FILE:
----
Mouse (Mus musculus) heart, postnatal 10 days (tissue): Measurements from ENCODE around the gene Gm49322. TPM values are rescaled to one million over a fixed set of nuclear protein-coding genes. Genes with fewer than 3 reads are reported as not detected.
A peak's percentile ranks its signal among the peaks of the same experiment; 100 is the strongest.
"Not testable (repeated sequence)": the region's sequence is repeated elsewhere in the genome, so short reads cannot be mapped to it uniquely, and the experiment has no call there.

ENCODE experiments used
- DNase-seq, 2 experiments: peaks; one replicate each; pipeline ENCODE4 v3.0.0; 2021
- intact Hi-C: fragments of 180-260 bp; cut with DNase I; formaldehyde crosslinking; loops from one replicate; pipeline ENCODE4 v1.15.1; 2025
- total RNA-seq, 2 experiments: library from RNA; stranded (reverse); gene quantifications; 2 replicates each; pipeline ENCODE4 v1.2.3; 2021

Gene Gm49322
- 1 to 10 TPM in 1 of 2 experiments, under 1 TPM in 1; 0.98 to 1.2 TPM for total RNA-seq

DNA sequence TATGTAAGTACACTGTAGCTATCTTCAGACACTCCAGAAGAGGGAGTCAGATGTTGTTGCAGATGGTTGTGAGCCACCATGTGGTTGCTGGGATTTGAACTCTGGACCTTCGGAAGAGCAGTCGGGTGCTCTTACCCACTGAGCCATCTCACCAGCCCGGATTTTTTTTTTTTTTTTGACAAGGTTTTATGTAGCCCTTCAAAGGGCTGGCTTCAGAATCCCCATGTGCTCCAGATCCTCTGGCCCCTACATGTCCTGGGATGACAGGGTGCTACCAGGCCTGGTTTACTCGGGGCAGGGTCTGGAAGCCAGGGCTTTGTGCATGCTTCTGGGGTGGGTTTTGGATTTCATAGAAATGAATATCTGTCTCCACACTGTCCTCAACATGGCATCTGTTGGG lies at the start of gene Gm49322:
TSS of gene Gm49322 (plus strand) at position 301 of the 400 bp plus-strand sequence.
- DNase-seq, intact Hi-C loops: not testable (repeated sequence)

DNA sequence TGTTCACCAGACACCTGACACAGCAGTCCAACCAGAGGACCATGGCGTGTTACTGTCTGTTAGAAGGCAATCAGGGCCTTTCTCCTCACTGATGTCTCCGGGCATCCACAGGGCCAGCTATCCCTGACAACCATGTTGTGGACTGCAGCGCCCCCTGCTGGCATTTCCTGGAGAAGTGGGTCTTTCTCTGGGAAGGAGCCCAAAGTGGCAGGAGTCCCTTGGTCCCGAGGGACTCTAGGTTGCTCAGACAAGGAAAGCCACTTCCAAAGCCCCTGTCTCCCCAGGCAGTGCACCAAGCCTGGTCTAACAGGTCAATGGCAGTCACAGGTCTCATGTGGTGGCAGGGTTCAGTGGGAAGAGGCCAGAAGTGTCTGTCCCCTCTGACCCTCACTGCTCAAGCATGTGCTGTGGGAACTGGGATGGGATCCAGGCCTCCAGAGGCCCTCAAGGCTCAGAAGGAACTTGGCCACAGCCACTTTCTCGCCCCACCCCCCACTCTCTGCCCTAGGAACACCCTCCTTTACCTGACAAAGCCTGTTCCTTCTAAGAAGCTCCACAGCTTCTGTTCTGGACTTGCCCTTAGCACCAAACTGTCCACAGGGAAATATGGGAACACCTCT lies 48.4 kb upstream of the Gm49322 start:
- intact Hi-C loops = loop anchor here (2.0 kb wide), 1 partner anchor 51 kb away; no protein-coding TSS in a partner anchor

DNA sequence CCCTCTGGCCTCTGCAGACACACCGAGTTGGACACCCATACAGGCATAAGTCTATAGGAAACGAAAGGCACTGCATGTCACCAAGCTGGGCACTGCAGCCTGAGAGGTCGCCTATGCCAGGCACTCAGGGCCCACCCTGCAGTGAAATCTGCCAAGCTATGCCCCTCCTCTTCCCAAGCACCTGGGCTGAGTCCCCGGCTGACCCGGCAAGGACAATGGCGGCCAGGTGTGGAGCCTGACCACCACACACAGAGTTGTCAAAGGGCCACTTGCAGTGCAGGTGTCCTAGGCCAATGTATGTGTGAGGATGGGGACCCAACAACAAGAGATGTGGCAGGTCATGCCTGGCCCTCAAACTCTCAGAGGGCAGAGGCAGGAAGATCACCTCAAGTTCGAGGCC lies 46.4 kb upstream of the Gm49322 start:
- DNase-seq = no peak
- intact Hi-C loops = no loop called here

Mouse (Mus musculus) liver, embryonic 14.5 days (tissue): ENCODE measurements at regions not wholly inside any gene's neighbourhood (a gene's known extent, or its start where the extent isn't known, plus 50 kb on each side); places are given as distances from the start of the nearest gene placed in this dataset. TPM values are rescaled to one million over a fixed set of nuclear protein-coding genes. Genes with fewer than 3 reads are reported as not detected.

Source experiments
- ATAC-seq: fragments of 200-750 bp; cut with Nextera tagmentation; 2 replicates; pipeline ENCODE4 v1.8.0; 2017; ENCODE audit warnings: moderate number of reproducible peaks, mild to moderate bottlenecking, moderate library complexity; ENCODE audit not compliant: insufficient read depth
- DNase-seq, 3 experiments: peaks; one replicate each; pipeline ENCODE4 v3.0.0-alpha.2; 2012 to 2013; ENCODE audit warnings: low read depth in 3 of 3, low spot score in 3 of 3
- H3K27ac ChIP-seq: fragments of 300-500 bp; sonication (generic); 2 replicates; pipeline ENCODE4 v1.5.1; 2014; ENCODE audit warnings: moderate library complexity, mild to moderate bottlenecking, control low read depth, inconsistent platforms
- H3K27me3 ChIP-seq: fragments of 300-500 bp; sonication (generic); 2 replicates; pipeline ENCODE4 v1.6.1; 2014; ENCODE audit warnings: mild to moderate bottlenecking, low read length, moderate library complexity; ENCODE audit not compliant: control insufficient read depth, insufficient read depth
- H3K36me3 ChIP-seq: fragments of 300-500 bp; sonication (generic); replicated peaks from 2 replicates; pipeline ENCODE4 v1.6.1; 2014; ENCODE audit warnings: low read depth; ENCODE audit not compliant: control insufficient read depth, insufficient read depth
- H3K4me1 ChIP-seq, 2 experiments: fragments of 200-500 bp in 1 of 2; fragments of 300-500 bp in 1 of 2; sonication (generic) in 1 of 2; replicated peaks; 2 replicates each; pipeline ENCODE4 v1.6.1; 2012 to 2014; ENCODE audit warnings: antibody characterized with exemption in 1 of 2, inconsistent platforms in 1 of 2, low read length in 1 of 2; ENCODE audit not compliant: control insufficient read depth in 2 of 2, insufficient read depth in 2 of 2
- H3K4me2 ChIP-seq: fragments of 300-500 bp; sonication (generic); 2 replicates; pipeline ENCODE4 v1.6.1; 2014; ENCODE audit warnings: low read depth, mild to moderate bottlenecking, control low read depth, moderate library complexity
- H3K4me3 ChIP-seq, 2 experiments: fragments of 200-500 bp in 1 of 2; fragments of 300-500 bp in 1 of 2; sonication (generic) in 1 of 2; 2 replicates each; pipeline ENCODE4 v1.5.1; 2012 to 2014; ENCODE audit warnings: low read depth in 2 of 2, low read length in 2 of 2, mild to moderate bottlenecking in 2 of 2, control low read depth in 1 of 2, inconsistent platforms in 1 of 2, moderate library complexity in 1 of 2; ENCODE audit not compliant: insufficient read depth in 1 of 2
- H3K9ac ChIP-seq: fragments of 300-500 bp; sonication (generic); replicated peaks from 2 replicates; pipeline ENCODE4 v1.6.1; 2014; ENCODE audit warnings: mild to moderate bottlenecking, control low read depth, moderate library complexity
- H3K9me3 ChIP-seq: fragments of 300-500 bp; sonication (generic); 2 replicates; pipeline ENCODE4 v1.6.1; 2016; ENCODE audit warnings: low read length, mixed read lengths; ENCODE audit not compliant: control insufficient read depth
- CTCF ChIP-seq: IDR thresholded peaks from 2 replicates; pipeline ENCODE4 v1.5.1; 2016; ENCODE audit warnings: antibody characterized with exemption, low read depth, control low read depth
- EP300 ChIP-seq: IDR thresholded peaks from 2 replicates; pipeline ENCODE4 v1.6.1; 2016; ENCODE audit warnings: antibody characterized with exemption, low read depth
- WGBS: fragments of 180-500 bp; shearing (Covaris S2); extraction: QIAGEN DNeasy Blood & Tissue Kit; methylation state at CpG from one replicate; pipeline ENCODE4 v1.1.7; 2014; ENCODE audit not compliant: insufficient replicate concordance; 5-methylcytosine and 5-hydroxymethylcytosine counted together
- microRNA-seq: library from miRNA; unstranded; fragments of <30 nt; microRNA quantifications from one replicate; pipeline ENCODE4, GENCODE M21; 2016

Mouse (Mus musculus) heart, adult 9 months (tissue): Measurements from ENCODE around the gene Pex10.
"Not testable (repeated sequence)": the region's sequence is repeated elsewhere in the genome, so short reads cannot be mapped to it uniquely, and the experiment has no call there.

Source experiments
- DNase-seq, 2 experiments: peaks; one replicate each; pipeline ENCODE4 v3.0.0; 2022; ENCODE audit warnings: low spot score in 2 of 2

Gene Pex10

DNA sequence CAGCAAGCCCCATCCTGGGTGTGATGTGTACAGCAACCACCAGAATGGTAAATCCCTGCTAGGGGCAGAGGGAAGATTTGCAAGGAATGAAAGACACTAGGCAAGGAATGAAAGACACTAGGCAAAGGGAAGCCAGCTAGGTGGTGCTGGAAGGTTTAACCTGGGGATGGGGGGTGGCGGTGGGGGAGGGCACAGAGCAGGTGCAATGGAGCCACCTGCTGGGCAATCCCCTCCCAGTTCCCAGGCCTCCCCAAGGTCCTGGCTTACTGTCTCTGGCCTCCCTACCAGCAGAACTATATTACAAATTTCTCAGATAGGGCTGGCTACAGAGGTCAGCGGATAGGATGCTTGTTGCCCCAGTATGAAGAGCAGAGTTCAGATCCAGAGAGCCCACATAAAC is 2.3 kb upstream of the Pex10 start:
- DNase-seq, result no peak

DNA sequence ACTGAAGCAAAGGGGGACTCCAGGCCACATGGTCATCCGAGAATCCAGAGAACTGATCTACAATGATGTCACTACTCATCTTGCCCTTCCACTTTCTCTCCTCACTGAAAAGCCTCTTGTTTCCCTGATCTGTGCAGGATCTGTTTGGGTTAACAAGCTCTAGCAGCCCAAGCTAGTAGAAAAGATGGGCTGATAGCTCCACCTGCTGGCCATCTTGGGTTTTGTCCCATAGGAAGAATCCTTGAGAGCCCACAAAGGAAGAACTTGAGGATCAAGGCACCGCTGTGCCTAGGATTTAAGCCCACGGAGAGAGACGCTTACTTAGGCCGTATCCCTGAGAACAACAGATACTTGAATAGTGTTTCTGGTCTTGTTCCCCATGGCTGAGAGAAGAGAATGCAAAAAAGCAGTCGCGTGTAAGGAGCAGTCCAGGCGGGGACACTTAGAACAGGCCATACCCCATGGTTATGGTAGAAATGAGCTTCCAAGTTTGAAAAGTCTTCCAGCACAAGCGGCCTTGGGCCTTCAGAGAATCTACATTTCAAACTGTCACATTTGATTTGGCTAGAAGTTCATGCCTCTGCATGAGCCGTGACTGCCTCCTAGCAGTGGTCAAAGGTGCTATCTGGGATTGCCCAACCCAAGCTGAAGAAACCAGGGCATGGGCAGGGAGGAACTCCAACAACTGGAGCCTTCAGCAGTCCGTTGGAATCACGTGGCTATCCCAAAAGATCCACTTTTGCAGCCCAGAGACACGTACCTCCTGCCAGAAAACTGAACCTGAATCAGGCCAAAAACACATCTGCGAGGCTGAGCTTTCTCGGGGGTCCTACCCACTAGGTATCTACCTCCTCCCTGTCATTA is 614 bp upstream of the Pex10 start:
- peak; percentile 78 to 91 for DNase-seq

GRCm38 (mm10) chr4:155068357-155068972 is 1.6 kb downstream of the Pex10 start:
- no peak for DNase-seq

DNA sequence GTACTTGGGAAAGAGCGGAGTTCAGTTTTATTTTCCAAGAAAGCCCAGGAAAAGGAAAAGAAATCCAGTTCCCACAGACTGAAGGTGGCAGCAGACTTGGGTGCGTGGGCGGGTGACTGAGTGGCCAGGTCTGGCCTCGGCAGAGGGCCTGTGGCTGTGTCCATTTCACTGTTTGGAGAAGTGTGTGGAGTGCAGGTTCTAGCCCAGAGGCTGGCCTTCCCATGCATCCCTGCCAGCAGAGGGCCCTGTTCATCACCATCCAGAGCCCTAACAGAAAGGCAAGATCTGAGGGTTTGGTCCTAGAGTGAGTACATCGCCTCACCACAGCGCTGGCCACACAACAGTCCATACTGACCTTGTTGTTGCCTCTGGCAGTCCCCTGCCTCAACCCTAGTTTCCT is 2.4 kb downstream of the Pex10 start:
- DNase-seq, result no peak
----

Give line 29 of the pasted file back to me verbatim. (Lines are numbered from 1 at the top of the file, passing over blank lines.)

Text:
- H3K9me3 ChIP-seq: fragments of 300-500 bp; sonication (generic); 2 replicates; pipeline ENCODE4 v1.6.1; 2016; ENCODE audit warnings: low read length, mixed read lengths; ENCODE audit not compliant: control insufficient read depth